Don’t despair. Before you add your old newspapers to the recycling bin, get to the bottom of the story about how to create a properly preserved family news archive.
1. Digitize your clippings.
I don’t recommend using your desktop scanner for anything larger than the scanning glass because it’s difficult to maneuver a full newspaper page without damaging the paper.
2. Protect against acids.
The cost of deacidification sprays—about $14 to $50 for a 6-ounce bottle—and the amount needed for an entire newspaper or collection of clippings makes it impractical for many family archivists. If you do use a spray, test it first on a small area to make sure the ink won’t run. You can find internet recipes for homemade deacidification solutions, though reliability varies. The Northeast Document Conservation Center (NEDCC) recommends against these. For home archives, the NEDCC says it’s more practical to digitize clippings and print copies on archival paper, then properly store the originals (see step 4).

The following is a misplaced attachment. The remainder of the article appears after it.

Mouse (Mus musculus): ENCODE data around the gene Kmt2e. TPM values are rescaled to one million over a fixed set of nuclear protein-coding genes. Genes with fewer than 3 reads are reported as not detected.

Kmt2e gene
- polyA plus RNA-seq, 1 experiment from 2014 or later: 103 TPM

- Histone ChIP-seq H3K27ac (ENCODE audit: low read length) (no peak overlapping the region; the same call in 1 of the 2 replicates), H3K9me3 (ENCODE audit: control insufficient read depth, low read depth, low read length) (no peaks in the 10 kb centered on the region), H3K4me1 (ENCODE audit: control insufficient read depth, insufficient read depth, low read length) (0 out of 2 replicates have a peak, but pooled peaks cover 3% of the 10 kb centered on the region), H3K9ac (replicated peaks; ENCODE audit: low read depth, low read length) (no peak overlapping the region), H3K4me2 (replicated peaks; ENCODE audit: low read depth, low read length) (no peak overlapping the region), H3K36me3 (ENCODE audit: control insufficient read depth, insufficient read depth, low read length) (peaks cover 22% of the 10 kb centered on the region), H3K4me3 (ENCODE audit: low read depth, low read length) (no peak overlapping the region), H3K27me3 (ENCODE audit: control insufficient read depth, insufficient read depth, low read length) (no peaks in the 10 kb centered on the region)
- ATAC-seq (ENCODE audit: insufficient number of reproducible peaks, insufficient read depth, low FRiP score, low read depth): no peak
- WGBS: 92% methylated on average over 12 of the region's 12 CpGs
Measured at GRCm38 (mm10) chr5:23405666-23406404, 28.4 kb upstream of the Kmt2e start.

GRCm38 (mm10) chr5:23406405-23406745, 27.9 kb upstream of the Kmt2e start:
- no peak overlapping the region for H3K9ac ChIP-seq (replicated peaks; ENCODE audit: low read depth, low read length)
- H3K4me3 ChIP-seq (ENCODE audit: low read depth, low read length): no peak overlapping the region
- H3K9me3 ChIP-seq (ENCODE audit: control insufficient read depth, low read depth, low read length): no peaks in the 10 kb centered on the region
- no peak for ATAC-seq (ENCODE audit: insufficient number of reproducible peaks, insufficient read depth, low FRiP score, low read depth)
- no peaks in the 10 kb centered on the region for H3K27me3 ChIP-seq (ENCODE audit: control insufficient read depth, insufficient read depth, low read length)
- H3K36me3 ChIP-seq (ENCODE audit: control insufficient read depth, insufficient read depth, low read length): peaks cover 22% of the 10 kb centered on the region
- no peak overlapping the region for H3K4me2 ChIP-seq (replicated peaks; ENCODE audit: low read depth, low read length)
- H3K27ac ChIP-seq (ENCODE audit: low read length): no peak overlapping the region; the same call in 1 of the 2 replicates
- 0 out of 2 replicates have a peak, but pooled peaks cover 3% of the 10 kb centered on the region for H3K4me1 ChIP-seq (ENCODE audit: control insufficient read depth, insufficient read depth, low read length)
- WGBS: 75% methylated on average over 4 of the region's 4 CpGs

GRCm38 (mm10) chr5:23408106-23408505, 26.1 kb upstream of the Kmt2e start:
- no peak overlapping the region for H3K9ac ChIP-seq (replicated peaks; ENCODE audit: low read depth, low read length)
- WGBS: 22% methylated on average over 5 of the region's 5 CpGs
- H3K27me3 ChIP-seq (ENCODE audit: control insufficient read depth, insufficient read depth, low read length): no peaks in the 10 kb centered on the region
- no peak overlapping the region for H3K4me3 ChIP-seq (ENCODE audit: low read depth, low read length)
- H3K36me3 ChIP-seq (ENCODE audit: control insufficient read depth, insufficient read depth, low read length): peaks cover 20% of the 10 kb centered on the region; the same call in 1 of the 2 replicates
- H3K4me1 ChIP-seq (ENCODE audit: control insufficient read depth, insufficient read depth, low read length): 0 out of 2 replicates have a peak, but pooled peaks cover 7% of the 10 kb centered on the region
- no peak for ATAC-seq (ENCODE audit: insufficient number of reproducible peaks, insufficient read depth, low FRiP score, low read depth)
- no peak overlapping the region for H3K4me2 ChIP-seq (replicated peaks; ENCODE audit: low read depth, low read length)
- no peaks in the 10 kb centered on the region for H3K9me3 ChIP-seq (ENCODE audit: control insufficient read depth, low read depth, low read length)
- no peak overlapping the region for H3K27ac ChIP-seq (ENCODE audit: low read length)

3. Organize and file.
I also keep printed transcriptions, abstracts and extracts of newspaper articles in my file. Print copies of your digitized clippings on acid-free, buffered archival paper. Consider making duplicates for your genealogy files.
4. Store safely.
Evaluate the size of your collection and purchase suitable-sized archival boxes, folders and buffered acid-free tissue (see the box for suppliers). You’ll need newspaper-size boxes for full-size sheets and folder-size boxes for clippings.Open full newspapers flat and store them separated by buffered tissue and folders. I find it easier to keep track of clippings by storing the sleeves in three-ring binders. Archival suppliers offer acid-free, lignin-free notebooks with slipcases and tab dividers you can use. You might need to keep large clipping files in a filing cabinet.
Store your boxes and binders away from light, dust, pests, and extreme temperatures and humidity. If you keep your file in a cabinet, open it occasionally to air out any acids that have been “off-gassed.” Your newspaper archive should be stored separately from other material in your archive—don’t put photographs and documents in the same folders or boxes. Periodically review the file and remove any damaged items. Reprint them on new archival paper if necessary.